Earth's climate is remarkably sensitive to forcings, i.e. imposed changes of the planet's energy balance. Both fast and slow feedbacks turn out to be predominately positive. As a result, our climate has the potential for large rapid fluctuations. Indeed, the Earth, and the creatures struggling to exist on the planet, have been repeatedly whipsawed between climate states. No doubt this rough ride has driven progression of life via changing stresses, extinctions and species evolution. But civilization developed, and constructed extensive infrastructure, during a period of unusual climate stability, the Holocene, now almost 12 000 years in duration. That period is about to end.

Climate Change and Trace Gases.

Obviously there are uncertainties around any prediction, however whether you examine the humanitarian impacts or the economic costs, even the 'best case' scenarios have the benefits of warming dwarfed by the negatives, and find that the costs of emissions reductions now pay back greater benefits later.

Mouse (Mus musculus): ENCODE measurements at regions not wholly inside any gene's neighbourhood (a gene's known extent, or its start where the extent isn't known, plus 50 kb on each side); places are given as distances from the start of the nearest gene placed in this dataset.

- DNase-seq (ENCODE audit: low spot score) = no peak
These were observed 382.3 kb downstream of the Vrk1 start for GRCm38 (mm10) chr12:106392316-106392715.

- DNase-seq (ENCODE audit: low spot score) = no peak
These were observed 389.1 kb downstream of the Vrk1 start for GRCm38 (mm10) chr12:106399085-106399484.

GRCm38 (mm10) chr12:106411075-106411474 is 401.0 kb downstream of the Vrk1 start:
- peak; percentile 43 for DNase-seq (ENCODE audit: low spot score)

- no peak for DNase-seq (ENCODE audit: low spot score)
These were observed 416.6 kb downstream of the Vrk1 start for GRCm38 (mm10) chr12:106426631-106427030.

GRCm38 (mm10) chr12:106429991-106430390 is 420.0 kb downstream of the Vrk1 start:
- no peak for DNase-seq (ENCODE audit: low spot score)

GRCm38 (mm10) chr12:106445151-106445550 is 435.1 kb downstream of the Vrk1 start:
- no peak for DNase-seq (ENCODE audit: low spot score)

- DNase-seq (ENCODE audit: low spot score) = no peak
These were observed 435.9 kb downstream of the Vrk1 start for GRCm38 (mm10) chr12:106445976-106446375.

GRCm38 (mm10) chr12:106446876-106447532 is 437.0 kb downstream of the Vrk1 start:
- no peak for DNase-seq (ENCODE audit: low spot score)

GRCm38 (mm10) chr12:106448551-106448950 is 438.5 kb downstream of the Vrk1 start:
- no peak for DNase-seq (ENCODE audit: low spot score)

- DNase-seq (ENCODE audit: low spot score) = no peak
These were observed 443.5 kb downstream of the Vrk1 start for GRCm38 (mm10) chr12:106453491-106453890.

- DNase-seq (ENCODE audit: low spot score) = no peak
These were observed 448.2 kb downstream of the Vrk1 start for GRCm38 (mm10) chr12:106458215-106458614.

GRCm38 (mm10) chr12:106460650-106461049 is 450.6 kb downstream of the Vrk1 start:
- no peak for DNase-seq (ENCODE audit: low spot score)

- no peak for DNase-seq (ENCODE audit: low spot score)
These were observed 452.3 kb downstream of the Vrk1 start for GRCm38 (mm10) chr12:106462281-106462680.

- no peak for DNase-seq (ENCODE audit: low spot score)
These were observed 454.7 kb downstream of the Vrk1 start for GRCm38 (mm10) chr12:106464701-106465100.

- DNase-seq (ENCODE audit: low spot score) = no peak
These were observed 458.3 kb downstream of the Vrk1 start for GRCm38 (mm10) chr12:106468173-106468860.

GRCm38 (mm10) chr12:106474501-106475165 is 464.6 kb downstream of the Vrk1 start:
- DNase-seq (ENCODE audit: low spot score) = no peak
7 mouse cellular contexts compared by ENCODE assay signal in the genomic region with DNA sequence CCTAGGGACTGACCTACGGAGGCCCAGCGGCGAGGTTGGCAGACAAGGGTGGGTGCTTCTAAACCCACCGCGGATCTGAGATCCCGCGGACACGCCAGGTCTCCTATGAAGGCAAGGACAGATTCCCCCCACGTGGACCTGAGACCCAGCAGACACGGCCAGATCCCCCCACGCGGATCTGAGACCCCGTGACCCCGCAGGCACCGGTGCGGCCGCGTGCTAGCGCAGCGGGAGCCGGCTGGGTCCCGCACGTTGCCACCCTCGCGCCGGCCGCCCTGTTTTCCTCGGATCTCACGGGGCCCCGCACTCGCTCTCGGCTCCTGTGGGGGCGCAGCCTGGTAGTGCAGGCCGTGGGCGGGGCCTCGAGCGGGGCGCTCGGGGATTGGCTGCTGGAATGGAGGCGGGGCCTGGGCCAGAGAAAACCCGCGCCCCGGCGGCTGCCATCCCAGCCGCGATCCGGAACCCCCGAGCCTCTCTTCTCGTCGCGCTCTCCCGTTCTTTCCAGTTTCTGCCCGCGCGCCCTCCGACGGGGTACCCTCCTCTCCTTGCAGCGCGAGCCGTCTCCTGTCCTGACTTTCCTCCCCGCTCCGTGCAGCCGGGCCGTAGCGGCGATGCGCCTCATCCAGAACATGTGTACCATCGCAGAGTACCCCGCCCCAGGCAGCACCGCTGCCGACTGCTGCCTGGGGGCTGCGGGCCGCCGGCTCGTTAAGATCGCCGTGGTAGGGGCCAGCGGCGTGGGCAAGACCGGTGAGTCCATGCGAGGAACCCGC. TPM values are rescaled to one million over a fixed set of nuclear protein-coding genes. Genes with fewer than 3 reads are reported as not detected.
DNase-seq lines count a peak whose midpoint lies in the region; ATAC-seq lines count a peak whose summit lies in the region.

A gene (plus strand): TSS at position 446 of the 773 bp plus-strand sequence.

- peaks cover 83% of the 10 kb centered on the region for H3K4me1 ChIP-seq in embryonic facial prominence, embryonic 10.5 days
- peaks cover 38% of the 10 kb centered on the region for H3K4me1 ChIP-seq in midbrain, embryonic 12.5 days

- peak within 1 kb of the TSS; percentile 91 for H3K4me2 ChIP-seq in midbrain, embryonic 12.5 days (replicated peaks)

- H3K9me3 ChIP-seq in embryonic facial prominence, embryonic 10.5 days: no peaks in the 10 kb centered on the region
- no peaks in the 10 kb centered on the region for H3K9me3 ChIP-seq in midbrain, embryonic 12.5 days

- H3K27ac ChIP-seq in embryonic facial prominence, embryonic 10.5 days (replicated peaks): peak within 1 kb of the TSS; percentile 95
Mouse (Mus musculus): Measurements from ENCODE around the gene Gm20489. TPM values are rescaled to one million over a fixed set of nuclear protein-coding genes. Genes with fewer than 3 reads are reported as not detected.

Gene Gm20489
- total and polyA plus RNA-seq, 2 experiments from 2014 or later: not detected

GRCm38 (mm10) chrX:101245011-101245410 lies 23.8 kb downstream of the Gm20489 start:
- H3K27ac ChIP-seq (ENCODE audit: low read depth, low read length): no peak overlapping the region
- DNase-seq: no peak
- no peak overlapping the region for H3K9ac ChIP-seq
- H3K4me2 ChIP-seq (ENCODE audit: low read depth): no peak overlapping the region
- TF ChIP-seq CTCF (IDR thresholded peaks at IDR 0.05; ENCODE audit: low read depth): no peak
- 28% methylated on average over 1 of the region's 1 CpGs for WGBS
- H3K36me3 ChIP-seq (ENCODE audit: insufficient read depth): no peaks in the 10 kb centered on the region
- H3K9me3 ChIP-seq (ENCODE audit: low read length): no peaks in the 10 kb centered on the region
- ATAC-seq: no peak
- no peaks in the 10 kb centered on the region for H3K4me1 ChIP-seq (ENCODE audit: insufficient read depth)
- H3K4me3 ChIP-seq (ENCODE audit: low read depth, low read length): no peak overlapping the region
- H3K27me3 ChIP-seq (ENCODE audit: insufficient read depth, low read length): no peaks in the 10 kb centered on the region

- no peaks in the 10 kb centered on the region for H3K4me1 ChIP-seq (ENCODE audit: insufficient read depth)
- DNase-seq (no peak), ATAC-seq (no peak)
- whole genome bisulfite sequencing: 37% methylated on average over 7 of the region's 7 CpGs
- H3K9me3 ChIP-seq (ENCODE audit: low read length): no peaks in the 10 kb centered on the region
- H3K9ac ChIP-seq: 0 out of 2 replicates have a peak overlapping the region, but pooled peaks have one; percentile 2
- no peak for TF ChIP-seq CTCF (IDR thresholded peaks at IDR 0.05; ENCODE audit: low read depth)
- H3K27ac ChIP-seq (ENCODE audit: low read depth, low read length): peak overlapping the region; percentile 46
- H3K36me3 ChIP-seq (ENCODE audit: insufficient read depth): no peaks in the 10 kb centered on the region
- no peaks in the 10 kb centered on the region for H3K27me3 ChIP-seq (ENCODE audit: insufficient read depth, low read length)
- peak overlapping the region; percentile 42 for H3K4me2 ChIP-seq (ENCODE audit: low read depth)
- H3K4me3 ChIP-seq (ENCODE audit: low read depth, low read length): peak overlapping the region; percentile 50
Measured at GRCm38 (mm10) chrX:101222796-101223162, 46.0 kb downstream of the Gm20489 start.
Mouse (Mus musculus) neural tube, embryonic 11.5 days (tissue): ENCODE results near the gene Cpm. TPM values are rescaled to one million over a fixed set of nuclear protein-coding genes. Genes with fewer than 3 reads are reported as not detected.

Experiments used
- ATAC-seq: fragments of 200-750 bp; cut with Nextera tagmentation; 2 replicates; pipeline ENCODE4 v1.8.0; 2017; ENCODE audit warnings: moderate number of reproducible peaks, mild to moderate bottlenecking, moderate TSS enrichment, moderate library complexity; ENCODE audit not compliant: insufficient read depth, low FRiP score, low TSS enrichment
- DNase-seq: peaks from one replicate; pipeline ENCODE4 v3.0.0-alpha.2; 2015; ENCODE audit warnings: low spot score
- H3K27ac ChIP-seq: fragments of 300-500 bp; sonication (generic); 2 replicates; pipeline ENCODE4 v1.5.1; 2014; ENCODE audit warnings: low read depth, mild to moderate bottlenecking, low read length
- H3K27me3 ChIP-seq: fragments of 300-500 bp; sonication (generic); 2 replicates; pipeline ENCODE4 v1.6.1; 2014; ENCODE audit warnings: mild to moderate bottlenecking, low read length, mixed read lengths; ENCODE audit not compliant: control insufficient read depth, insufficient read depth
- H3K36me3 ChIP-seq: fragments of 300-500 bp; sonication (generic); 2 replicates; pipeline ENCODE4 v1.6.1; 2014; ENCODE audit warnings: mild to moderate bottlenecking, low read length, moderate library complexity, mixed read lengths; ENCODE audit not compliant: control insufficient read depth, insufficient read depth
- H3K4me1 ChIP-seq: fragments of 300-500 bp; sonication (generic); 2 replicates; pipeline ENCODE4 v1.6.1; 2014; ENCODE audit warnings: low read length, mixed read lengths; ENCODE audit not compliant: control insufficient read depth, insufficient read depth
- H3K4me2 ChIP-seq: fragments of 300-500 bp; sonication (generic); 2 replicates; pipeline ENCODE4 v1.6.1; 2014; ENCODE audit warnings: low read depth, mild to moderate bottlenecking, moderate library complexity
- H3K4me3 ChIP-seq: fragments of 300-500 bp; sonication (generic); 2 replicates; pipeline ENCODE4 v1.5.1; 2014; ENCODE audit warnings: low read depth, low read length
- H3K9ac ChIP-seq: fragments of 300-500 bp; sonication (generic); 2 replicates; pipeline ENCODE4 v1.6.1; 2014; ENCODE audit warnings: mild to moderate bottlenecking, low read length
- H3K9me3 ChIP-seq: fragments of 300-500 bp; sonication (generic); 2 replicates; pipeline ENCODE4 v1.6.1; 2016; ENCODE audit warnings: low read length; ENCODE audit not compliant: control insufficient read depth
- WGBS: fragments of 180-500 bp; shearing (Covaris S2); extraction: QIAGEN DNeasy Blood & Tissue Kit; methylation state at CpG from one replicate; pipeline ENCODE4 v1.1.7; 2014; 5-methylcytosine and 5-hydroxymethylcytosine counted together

But of course, such actions require vision, acceptance of the science and political will, which can and has been undermined by a campaign of misinformation and yes, denial. Pretending we do not have a problem, in this context, is unhelpful to say the least.

I already quoted Lord Stern, the Australian Government tasked Ross Garnaut with a similar review and he concluded:

The modelling showed that the growth rate for Australian national income in the second half of the 21st century would be higher at the end of the century with mitigation than without. The present value of the market benefits this century fell just short of the value of the costs of mitigation policy. However, when we took account of the value of Australians‘ lives beyond the 21st century, the value of our natural and social heritage, health and other things that weren‘t measured in the economic modelling, and the value of insuring against outcomes that were worse than the average impacts assumed in the modelling, strong mitigation was clearly in the national interest

Looking just at the economic (rather than humanitarian) sphere, I am not aware of a study that does not suggest that mitigation has a positive benefit-cost ratio. Most say that current policy does not go far enough, eg Richard Tol examined the impacts of GW on EU economic welfare and concluded…